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OpenSMTPD: more features, more cleanup, more more

·1797 words·9 mins·
Gilles Chehade
Gilles Chehade
I’m not a cat.
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First of all, on a completely unrelated note, I’d like to emphasize that this blog post is being written from my text editor launched by a little shell and pushed to poolp using the Ocean API. I can be web2.0 from console and emacs, and that’s definitely worth a mention ;-)

As has become a habit, a lot of work has been poured in OpenSMTPD this week, here is an incomplete summary of the most notable changes. For the complete changelog feel free to check the commit log on our Github mirror.

A snapshot should be published tomorrow but meanwhile enjoy the reading, some paragraphs have guest-starred eric ;-)

Simplify parse.y grammar

I have spent many hours working on a simplification of the parse.y grammar which worked fine for the correct configurations but which could allow very twisted configurations to parse valid.

While fixing an ambiguous case, I realized that the parsing had inherited some complex logic from a feature that was desired a long time ago but which we never used as the rules could become ambiguous. So I began shooting down various parts which were not worth implementing and ended up removing no longer required lists and structures, making the use of tables more coherent accross the daemon as sometimes they were refered by table pointer and sometimes by table id.

The end result is a much less bloated grammar, which is semantically more right, and which is much cleaner.

More virtual simplification

Building on the foundations from last week and the cleaned up parse.y, I have brought a new feature which was not possible before: using “for local” or “for any” as the destination of a virtual domain. Indeed, you could “accept for any” or “accept for local” but then OpenSMTPD would assume a primary domain and would perform a system user lookup for the user part. This was actually a side-effet of a parse.y ambiguity where ANY, LOCAL, DOMAIN and VIRTUAL were at the same level and VIRTUAL being considered as a special case.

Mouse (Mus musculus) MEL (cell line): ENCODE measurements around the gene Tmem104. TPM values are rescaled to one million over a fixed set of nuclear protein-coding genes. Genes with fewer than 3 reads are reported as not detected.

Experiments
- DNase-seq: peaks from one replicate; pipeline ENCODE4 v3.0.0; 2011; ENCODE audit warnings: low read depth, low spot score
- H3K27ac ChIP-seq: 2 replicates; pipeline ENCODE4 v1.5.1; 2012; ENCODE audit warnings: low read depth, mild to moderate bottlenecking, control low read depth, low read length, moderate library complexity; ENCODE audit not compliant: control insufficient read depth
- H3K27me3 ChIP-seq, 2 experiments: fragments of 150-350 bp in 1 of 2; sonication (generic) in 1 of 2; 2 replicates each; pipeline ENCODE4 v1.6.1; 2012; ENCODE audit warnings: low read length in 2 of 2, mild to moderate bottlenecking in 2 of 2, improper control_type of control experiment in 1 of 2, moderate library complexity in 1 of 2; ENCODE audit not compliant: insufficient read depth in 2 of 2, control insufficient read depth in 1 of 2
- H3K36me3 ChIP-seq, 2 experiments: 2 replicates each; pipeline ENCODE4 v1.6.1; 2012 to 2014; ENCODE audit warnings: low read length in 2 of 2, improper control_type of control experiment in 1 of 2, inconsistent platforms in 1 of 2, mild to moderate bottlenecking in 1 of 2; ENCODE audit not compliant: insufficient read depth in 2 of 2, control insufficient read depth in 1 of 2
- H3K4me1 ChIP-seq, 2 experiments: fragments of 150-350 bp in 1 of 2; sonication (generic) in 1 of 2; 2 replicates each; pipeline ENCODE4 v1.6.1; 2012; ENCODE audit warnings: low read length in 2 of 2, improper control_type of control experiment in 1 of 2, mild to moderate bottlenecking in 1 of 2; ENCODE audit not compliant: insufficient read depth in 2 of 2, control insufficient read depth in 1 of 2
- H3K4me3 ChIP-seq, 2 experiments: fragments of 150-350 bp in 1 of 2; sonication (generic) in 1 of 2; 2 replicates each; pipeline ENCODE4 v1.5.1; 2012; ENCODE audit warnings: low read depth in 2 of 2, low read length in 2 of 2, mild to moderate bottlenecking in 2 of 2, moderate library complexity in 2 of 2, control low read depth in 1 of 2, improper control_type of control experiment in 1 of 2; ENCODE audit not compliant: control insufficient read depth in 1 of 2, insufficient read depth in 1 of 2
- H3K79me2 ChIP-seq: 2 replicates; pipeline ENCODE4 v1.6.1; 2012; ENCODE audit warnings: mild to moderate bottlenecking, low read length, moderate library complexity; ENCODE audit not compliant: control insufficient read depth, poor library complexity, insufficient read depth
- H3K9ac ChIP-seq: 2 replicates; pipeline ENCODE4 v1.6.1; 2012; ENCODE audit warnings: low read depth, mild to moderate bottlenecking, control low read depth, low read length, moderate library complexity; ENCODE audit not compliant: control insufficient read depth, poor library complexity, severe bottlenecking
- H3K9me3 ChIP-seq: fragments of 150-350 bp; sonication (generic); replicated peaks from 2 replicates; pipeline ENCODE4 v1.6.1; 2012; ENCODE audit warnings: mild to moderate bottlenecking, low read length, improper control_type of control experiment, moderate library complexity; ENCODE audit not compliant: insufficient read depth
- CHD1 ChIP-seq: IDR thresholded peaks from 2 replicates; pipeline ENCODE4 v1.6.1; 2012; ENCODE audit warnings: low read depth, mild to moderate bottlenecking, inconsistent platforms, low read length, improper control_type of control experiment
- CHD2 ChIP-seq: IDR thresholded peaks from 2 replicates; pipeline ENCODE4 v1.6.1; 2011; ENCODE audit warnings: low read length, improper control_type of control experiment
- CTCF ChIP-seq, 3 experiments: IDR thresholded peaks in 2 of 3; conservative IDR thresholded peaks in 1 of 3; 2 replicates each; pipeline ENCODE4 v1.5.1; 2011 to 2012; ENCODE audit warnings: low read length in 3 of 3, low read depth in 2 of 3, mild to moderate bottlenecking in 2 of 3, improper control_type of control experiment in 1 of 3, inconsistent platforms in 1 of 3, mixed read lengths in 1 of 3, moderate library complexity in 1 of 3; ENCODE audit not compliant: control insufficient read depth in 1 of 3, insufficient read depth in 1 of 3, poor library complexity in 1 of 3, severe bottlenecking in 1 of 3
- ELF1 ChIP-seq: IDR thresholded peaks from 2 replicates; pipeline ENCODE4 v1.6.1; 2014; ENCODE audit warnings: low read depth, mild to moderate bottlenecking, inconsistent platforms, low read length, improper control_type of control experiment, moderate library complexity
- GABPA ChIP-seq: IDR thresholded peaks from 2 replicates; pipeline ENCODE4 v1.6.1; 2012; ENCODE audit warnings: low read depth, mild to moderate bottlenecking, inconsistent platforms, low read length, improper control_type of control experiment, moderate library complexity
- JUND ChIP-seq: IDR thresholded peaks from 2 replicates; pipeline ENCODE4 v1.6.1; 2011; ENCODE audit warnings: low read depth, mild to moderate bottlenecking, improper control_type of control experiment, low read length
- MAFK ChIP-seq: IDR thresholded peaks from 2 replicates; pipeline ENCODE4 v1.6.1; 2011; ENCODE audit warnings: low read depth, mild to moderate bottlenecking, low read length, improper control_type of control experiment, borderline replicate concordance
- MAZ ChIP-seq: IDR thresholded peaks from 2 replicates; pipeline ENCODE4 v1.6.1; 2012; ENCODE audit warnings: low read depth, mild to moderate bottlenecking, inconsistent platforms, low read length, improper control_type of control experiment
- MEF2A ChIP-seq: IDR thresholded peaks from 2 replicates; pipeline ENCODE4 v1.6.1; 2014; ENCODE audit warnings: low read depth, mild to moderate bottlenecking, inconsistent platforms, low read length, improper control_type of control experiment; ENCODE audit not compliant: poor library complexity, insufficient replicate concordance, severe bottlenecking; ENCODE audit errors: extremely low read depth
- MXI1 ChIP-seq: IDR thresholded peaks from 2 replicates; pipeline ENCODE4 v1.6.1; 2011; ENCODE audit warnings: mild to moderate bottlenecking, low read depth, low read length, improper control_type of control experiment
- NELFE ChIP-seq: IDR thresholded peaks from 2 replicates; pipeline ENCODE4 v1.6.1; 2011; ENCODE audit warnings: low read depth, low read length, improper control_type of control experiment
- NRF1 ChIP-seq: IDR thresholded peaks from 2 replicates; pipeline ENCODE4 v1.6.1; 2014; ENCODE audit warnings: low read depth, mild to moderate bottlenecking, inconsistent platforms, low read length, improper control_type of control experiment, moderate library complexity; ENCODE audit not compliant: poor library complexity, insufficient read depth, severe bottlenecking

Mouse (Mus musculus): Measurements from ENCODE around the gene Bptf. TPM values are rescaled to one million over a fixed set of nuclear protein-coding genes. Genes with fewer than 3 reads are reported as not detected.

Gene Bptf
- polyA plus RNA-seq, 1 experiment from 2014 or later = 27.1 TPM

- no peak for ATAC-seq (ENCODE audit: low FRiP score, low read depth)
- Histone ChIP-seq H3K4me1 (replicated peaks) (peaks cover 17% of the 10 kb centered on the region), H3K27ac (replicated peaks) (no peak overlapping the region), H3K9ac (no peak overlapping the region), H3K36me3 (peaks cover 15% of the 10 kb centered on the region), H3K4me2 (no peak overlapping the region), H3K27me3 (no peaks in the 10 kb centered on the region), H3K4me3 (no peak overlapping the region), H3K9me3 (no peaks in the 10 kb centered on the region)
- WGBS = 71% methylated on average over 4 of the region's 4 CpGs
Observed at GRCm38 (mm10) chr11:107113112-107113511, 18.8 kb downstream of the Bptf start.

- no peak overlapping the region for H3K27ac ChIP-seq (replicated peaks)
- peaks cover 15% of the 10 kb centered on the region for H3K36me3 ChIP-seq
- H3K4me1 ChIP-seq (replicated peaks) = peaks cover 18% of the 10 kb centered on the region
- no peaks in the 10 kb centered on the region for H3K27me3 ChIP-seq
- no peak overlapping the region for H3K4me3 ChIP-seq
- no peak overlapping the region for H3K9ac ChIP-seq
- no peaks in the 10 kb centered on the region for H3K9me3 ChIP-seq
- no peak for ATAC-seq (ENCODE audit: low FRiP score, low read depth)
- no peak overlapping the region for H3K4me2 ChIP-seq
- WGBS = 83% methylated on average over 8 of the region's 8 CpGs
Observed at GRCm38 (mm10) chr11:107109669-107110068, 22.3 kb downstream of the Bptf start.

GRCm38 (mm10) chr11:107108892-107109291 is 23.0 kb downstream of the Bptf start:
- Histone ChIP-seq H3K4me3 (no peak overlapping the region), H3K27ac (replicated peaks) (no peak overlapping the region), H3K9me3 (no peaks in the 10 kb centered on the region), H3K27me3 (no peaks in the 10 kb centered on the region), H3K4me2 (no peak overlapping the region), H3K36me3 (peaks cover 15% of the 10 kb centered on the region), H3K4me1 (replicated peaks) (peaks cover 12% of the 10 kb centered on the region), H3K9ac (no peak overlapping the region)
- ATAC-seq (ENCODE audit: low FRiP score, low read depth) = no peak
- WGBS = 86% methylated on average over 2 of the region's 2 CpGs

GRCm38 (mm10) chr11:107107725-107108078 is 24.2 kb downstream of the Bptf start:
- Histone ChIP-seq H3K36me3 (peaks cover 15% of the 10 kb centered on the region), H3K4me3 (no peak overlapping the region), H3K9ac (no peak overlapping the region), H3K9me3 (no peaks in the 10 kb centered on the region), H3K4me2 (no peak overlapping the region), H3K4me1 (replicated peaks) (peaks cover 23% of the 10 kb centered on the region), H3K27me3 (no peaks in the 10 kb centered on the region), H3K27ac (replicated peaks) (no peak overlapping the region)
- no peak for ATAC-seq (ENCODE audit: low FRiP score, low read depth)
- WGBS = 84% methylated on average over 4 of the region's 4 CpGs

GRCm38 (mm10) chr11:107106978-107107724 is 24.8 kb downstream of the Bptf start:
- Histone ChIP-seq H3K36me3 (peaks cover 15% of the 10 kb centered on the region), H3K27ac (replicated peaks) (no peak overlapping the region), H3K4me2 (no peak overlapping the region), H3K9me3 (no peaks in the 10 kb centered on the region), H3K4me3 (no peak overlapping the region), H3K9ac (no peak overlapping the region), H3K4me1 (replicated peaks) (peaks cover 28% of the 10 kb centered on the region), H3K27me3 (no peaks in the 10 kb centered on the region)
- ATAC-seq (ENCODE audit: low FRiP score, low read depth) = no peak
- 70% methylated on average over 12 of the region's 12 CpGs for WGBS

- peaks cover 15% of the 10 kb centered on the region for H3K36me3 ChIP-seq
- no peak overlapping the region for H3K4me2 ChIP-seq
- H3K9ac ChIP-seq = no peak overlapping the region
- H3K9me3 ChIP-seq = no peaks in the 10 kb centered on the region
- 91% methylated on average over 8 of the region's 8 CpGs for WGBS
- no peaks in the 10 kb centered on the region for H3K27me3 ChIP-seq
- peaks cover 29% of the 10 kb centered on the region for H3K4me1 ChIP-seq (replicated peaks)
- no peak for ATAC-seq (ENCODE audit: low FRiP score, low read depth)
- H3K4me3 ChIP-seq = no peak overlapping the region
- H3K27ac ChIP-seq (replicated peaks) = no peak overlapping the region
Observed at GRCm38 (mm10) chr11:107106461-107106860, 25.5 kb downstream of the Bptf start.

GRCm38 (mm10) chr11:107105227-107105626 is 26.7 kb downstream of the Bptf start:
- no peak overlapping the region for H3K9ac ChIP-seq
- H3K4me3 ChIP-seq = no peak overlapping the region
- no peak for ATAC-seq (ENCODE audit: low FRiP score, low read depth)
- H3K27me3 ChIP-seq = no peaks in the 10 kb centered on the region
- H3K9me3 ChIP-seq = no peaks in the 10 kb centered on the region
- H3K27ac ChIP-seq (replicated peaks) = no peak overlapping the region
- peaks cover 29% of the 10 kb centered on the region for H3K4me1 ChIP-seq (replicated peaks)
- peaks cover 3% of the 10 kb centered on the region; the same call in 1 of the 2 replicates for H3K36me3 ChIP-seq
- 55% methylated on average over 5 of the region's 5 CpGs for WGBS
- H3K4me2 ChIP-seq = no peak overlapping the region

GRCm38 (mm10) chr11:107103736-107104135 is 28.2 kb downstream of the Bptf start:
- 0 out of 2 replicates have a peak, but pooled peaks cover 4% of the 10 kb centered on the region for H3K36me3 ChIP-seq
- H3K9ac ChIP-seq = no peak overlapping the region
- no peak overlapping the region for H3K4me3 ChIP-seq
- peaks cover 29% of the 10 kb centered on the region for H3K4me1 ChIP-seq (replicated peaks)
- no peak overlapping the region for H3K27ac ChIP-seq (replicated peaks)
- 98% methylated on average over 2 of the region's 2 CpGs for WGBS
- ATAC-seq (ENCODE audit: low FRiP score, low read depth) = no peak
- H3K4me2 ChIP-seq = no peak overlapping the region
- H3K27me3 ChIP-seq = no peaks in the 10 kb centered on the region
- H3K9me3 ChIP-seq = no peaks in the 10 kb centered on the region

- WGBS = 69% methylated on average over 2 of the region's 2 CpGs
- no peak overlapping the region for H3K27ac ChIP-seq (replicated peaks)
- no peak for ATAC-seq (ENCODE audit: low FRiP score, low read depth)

Since last week, a virtual domain is simply a regular domain which has defined a virtual mapping. The same logic has been applied to ANY and LOCAL meaning that you can “accept for any” or “accept for any virtual […]” and it will work as expected, instead of the syntax I demonstrated last week: accept for domain “*” virtual […], which is still valid but will work in a different way internally.

A user had opened a ticket to ask if we could turn OpenSMTPD into a sink where it would accept mail for any destination and deliver to a single account. With the “accept for any virtual […]” improvement it became simpler as it only required adding a global catch-all that isn’t domain aware.

Virtual now support a global catch-all “@” which allows a static mapping to handle the catch-alls for multiple domains:

accept for any virtual { “@” => gilles } deliver to maildir

The above will have any user of any domain delivered to local account gilles.

General cleanup

We have spent a large amount of time working on a general cleanup of the code base. Amongst other things, we removed some fields from the global struct smtpd to statically isolate them to the specific files that were using them. This helped ensure that we didn’t violate API layers.

Then we spent a great deal of time killing a monster structure, struct submit_status, which was used for all kind of inter-process exchanges. We came up with several lighter structures, carrying only the required information and being tied to a particular process to process exchange. This has required a bit of rework in various processes but the end result is less confusion, code that’s easier to maintain and read for new comers.

MFA rework

The MFA process, in charge of filtering the different stages of a SMTP session has been considerably simplified. It no longer knows about SMTP states, which was an API layer violation, and has had a lot of code removed while providing the same service. It shrank by over 100 lines and has become a very small piece of code whose only purpose is to serve as the entry point to the filters evaluation.

This was a pre-requisite to the filter work which is already complex enough that we didn’t want to add unneeded complexity upfront.

MTA rework

A lot of work has been done in the MTA engine which was almost completely rewritten. MTA now knows how to share MX, PTR and credentials for a route. This means that a single DNS request to the lookup daemon can be performed to deal with multiple messages heading to multiple domains.

It also deals much better with MX problems: When too many sessions fail to establish a link with a specific MX, the MX is marked as broken and not tried any further by new sessions.

It is also capable of dispatching connections on various MX of same priority: When sending many messages, the MTA will spawn sessions against the different MXs with the lowest priority within the default connection limit.

If all MXs at a given priority have errors, it moves to the next level to reach backup MXs. If no MX can be reached for a route, a temporary error is triggered.